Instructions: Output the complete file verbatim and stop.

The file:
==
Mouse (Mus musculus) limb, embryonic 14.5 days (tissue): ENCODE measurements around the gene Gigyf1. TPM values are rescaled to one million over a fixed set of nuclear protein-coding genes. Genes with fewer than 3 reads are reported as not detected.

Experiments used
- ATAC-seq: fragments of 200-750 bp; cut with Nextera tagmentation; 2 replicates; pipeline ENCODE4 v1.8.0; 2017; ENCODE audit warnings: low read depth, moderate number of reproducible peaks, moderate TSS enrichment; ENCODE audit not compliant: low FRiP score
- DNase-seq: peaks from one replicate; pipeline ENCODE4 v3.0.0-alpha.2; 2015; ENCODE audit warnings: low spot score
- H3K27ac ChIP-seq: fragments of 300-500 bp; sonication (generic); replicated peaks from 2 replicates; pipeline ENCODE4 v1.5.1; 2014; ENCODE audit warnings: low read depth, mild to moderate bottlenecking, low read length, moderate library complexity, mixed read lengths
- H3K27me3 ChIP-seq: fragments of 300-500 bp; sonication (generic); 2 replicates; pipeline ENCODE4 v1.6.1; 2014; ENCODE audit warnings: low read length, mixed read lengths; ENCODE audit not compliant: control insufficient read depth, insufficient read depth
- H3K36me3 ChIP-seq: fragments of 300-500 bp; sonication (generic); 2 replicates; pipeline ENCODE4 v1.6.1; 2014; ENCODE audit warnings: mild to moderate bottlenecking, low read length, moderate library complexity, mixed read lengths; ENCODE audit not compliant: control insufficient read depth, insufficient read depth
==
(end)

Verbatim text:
Mouse (Mus musculus) limb, embryonic 14.5 days (tissue): ENCODE measurements around the gene Gigyf1. TPM values are rescaled to one million over a fixed set of nuclear protein-coding genes. Genes with fewer than 3 reads are reported as not detected.

Experiments used
- ATAC-seq: fragments of 200-750 bp; cut with Nextera tagmentation; 2 replicates; pipeline ENCODE4 v1.8.0; 2017; ENCODE audit warnings: low read depth, moderate number of reproducible peaks, moderate TSS enrichment; ENCODE audit not compliant: low FRiP score
- DNase-seq: peaks from one replicate; pipeline ENCODE4 v3.0.0-alpha.2; 2015; ENCODE audit warnings: low spot score
- H3K27ac ChIP-seq: fragments of 300-500 bp; sonication (generic); replicated peaks from 2 replicates; pipeline ENCODE4 v1.5.1; 2014; ENCODE audit warnings: low read depth, mild to moderate bottlenecking, low read length, moderate library complexity, mixed read lengths
- H3K27me3 ChIP-seq: fragments of 300-500 bp; sonication (generic); 2 replicates; pipeline ENCODE4 v1.6.1; 2014; ENCODE audit warnings: low read length, mixed read lengths; ENCODE audit not compliant: control insufficient read depth, insufficient read depth
- H3K36me3 ChIP-seq: fragments of 300-500 bp; sonication (generic); 2 replicates; pipeline ENCODE4 v1.6.1; 2014; ENCODE audit warnings: mild to moderate bottlenecking, low read length, moderate library complexity, mixed read lengths; ENCODE audit not compliant: control insufficient read depth, insufficient read depth